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International Business : Enigmatic Taiwanese Millionaire at Center of Stock Scandal Storm : Trading: Few seem to believe Oung Ta-ming's claims that the only thing he plays these days is video games.

October 27, 1994|From Associated Press

TAIPEI, Taiwan — Oung Ta-ming insists he's out of the stock market and into playing video games. But few believe him.

In the past two weeks, the enigmatic millionaire has been at the center of a storm over an alleged stock manipulation that stunned the Taiwanese stock market, jolted the political establishment and forced the firing of a legislator.

It even turned bloody when a fellow legislator stabbed himself on a podium in a highly theatrical declaration of innocence.

Five executives of two brokerages owned by Oung's Hualon Group have been detained, police have raided Oung's home and offices, and investigators say they are uncovering an intricate web of mutual back-scratching among business people and politicians.

On Saturday, the Bureau of Investigation, Taiwan's crime-busting agency, summoned Oung on suspicion of masterminding the stock manipulation, but Oung did not show up for interrogation.

None of this is new to the freewheeling Taiwanese business world. But it has shocked a government that hoped the bad old days of corruption and market manipulation were gone and that Taiwan could claim respectability in the global marketplace.

The scandal emerged in early October when two brokerages controlled by Oung's group defaulted on $120 million in loans taken out to finance stock purchases.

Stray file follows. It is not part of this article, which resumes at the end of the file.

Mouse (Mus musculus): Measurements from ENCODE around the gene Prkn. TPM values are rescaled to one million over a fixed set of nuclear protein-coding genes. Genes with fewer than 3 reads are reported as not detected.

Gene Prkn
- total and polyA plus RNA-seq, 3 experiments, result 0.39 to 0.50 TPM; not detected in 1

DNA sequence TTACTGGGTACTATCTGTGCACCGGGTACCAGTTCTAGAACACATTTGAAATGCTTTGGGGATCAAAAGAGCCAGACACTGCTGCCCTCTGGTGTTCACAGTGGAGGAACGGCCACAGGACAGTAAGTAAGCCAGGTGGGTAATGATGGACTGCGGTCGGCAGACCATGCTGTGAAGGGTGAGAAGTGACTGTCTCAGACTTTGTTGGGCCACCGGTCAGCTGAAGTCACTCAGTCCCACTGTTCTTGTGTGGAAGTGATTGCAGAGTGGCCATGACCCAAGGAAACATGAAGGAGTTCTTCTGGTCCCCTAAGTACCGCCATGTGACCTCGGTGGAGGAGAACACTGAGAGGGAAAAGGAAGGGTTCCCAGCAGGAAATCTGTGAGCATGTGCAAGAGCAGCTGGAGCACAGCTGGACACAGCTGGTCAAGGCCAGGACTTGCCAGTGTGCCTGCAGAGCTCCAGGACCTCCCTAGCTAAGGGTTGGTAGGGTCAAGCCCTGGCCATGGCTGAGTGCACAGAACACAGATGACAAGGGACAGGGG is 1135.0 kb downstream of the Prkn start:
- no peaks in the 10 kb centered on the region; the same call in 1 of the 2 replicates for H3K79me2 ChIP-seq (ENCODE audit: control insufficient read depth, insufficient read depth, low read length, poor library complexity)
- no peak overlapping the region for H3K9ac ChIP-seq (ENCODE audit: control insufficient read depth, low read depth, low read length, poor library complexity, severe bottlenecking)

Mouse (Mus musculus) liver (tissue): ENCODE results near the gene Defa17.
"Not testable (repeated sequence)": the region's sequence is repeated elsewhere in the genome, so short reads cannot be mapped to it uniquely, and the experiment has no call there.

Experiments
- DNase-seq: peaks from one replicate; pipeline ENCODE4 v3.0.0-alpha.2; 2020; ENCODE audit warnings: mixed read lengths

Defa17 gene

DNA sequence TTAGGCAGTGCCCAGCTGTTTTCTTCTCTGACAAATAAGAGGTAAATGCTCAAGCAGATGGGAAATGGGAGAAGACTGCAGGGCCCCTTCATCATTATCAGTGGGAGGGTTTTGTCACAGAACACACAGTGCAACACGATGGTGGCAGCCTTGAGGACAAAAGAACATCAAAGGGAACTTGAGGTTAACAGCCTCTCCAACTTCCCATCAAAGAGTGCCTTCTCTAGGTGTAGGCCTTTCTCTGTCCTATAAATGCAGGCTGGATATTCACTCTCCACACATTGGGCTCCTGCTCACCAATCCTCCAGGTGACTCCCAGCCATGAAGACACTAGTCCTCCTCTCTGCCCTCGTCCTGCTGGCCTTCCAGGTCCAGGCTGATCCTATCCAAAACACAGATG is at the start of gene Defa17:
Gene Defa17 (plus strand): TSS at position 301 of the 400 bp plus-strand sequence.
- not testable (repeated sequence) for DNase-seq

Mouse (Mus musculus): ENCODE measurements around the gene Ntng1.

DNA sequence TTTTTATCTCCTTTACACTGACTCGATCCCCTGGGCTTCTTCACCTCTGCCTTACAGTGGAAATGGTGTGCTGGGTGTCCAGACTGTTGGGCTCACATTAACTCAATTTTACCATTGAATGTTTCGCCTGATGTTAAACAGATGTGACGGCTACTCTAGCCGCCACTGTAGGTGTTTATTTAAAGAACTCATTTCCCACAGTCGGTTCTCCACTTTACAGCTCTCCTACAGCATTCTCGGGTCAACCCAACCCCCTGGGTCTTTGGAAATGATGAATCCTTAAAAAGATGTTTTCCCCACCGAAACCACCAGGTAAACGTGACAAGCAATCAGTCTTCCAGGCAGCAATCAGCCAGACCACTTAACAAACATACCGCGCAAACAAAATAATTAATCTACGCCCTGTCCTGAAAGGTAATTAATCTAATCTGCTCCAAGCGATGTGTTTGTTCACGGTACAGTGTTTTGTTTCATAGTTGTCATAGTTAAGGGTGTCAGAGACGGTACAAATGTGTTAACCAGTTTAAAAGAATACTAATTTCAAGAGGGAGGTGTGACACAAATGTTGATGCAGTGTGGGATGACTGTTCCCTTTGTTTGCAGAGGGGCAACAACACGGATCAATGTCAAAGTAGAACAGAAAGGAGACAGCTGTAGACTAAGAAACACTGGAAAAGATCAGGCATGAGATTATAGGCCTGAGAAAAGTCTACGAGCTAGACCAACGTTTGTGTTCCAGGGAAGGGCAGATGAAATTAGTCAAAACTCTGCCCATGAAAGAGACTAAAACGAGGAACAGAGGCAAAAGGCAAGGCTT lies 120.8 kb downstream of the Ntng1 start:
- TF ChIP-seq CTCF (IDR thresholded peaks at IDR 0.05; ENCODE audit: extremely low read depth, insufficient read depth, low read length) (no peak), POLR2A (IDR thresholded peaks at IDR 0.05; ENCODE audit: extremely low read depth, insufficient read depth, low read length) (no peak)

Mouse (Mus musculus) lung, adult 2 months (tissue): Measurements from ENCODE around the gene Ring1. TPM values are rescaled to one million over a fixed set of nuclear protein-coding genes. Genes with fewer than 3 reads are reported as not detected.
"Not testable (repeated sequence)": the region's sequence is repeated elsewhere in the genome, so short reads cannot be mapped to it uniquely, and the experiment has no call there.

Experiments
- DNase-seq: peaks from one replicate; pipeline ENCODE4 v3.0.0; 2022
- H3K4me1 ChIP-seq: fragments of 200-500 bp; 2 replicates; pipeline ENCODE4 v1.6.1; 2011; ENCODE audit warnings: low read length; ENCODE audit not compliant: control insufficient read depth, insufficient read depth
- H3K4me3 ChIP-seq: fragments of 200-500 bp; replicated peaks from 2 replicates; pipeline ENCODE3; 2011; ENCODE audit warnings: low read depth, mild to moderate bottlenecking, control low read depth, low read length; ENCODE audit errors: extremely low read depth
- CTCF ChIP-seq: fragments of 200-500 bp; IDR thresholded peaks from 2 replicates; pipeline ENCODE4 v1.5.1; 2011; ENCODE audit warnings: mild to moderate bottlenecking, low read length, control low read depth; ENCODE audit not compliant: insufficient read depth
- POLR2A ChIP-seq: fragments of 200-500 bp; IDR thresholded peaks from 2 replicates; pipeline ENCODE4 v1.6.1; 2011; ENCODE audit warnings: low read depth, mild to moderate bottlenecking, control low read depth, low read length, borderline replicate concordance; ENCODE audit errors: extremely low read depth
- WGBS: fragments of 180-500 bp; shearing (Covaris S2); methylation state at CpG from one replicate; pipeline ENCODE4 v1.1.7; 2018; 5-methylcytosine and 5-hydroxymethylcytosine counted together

The market immediately went into a five-day tailspin in which its main index plunged 15% to 6,124.71 points on Oct. 11, before beginning a slow recovery.

Investigators say they are convinced Oung was behind the default. Dubbed the "Warrior in the Shadows" for his ability to move the market, Oung is alleged to have pushed up stock in Imperial Hotel more than fivefold over a year, to $14.80 in August.

That price was so high, investigators say, that he could no longer attract small investors to help keep the bubble intact.

Oung, 44, built a textile, electronics and real estate empire out of an inherited pig farm. He now claims to have dropped out of Hualon's operations and the stock market years ago and says he spends much of his time playing video games.

Most Taiwanese are skeptical.

In 1992, Oung was sentenced to 3 1/2 years in prison for selling unlisted stocks cheaply to a politician's daughter.

Oung promptly got himself elected as an independent legislator, but he was rarely seen in the chamber, prompting suspicions that he ran for office simply to stave off imprisonment. He has yet to serve his sentence.

The latest affair took on a strong political hue when investigators who raided Oung's offices Oct. 6 were confronted by about 30 lawmakers from all political parties. Many of them tried to stop authorities from seizing documents.

This led to accusations that the lawmakers were implicated in the stock scandal. One of them, Hou Hai-hsiung, was dismissed by his opposition Democratic Progressive Party, which was anxious to protect its corruption-busting image.

Yeh Hsien-hsu, an independent, stunned the legislature by mounting the podium and stabbing himself in the arm, shouting that he wanted to spell out his innocence in blood.

Justice Minister Ma Ying-jeou pledged a full-scale crackdown and dismissed claims that he might be pressured to protect the politicians.

Oung emerged for a rare news conference, protesting that he only wanted to help his fellow legislators and declaring that "not everything is done with a profit motive."

Linin Day, chairman of the Securities and Exchange Commission, saw a bright side to the affair, saying it offered an opportunity to drive "the street rats" out of the market once and for all.

"The big players used to be honored and followed as Robin Hood-type heroes," he said. "Investors must become more mature and rational now."

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